07.04.2024 | Redaktor

Sukkahs in Brzesko tenement houses

Some years back I used to think that there were hardly any material traces of Jewish presence left in Brzesko. However, over time, it turned out that in addition to the new Jewish cemetery on Czarnowiejska Street, the synagogue and mikvah buildings on today’s Puszkina Street (former Łazienna), the boundaries (and even a piece of the wall) of the old Jewish cemetery on Glowackiego Street are very clearly visible; there are at least 5 visible traces of mezuzahs on the doorframes of Brzesko tenement houses; Yiddish and Hebrew books were found in the town in 2022 and have become part of the permanent exhibition in the Bresko Regional Museum. And couple of months ago I understood, that there exists also something else, although these traces can only be seen in drone photos. But first I need to share a few words about the Jewish holiday of Sukkot.

Sukkot (סוכות) usually begins in late September/early October, five days after Yom Kippur. This joyous holiday commemorates living in tents (sukkah in Hebrew) during the Israelites’ escape from Egypt. During this holiday, which lasts 7 days, Orthodox Jews live outside in sukkahs under the open sky. The following text is translated from https://teatrnn.pl/leksykon/artykuly/kuczki-w-lublinie/l:

“Followers of Judaism, in remembrance of the Biblical wandering in the desert, should spend the seven-day holiday of Sukkot in a sukkah. Religious regulations for the Sukkot holiday were specified in the Talmud and by Maimonides in the Mishneh-Torah, in the Sukkah chapter. They describe in detail the appearance, construction and rules for building a sukkah: it should stand under the open sky, have at least three walls and be built of plant material; the roof covering should be made of plants such as straw or willow so that “larger stars could be seen through it.”

However, since it is usually a cold and rainy season, the religious tradition has taken a specific form in Poland. In addition to the most popular sukkahs, erected occasionally in backyards, specific to Poland were huts permanently fused to a residential building. Made of wood, less often brick, they took forms similar to a built-in balcony, loggia or porch. However, the element that distinguished a sukkah from an ordinary veranda was the opening roof….

A simple solution for spending seven days a year outdoors was to install a sukkah in the attic of a house by placing a trapdoor in the roof slope. This solution was very often used. An analysis of pre-war photographs of shtetls, especially those from a bird’s-eye view, gives an idea of the popularity of such sukkahs. Few have survived to our time; most often they were removed during the post-war replacement of the roofing.”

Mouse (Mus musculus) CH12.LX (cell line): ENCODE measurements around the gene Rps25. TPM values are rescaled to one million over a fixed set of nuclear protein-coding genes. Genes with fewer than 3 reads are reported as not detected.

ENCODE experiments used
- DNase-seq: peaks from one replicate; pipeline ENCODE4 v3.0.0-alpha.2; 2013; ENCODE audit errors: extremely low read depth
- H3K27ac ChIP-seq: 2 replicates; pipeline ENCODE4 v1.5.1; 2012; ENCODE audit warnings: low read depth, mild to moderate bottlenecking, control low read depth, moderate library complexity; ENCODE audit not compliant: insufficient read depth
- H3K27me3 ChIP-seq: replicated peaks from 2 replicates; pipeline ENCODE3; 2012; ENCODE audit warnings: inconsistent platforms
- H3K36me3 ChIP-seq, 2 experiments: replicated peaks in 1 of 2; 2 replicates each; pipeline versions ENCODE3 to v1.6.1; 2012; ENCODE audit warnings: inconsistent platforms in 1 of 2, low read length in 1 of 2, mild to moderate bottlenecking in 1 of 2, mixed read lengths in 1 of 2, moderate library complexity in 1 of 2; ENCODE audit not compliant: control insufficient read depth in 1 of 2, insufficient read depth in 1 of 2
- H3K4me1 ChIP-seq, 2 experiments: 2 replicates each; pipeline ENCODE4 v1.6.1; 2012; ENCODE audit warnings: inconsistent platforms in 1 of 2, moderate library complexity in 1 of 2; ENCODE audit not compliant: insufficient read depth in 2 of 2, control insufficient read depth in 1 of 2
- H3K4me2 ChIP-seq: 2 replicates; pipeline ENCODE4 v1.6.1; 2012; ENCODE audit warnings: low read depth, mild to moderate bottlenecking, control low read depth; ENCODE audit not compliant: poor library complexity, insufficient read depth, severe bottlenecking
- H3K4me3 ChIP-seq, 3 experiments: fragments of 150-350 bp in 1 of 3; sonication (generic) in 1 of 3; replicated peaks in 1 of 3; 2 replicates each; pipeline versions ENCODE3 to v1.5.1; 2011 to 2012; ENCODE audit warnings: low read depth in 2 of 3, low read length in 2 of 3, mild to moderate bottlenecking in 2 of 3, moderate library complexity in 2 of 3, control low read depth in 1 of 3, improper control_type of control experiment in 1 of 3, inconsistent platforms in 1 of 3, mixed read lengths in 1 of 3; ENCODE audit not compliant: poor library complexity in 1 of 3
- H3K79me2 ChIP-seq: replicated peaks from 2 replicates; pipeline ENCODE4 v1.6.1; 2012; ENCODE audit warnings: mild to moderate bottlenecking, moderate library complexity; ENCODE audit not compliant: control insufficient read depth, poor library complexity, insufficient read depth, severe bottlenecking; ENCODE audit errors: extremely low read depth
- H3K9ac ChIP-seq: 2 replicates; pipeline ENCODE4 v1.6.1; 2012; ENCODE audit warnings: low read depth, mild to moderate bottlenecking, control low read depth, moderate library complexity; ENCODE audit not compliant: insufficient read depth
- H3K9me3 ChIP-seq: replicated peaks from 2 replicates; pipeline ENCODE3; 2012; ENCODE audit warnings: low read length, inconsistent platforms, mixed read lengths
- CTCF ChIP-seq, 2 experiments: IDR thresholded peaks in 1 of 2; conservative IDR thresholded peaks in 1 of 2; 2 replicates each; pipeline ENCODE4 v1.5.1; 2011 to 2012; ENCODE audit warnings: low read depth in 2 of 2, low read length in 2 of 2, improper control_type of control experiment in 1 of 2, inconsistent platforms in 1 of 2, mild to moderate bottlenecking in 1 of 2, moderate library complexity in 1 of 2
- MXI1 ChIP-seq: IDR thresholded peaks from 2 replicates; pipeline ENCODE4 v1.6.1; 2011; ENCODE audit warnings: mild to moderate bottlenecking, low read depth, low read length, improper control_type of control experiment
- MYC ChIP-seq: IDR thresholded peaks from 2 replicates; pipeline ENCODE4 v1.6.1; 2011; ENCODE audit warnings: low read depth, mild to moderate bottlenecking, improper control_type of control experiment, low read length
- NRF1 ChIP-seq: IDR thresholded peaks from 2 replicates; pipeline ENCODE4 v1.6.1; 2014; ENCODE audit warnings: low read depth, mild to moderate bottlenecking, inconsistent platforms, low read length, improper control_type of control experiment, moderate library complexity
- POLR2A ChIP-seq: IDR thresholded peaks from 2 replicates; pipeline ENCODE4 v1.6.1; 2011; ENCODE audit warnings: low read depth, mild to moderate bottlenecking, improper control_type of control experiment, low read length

It is not by accident that I emphasized the last paragraph of this quote, because it seems that there are quite a few traces of such open-roofed sukkahs left in Brzesko. You can see them in the attached photos, which come from the film “Dov Landau. My Brzesko” by Mateusz Kudla, photos by Łukasz Herod.

Brzesko Market square. You can see possible traces of up to 4 sukkahs on the northern side of the Market Square (that’s where Dov Landau’s family used to live, among others), 1 on the eastern and 4 on the western sides.
In the foreground you can see the roofs of tenement houses on the northern side of the Market Square.
The northern side of the Market Square and the tenement house on the corner of the Market Square and Kościuszko street, which once belonged to mayor Klapholz.
A close-up of Klapholz’s tenement house with a possible construction of a sukkah.
Photo of an abandoned building in the courtyard of the Klapholz’s tenement house, which used to house a photo studio. You can see the glazed terrace, the roof of which is also glazed. This terrace also could have served as a sukkah.
The attic of the tenement house on the corner of the Market Square and Asnyka street could also serve as a sukkah. The building in the center of this photo was built after the war – there used to be a beautiful gate leading to the main Brzesko synagogue in this spot prior to the WWII

My suspicions were confirmed by Brzesko Holocaust survivor Dov Landau: “On Sukkot we used to build a sukkah in the courtyard. We ate in it for 8 days. In our house there was no such an open roof – but it was at my grandfather’s house. Grandpa had a tenement house in the Market Square, there was such an opening on the top of it. We built sukkah ourselves, together with daddy and my brother in the backyard, we used willow branches. And at grandpa’s house there was such an opening in the roof. There were also such houses that had a glass roof on the balcony, on Sukkot they opened it. And these houses with an opening roof – not everybody had them. Only if someone built a house himself, he had something like that close to the kitchen, such an entrance to the roof. They were around the Market Square, those houses that the Jews built themselves, like my grandfather. They were the ones that had a special room close to the kitchen with such a glass roof.”

Dov Landau in Brzesko, 2020

Another Holocaust survivor, Mrs. Berta Bukspan (born in 1929), also remembers the roofs in Brzesko tenement houses being opened on Sukkot.

When looking through the photos of tenement houses around the Brzesko Market Square, I noticed at least 11 such glass slopes, which could have served Brzesko Jews as sukkahs before the war – although, of course, 80 years after the Holocaust it is difficult to be sure of the original purpose of each of these places, especially since most have been rebuilt.

© Anna Brzyska, 2024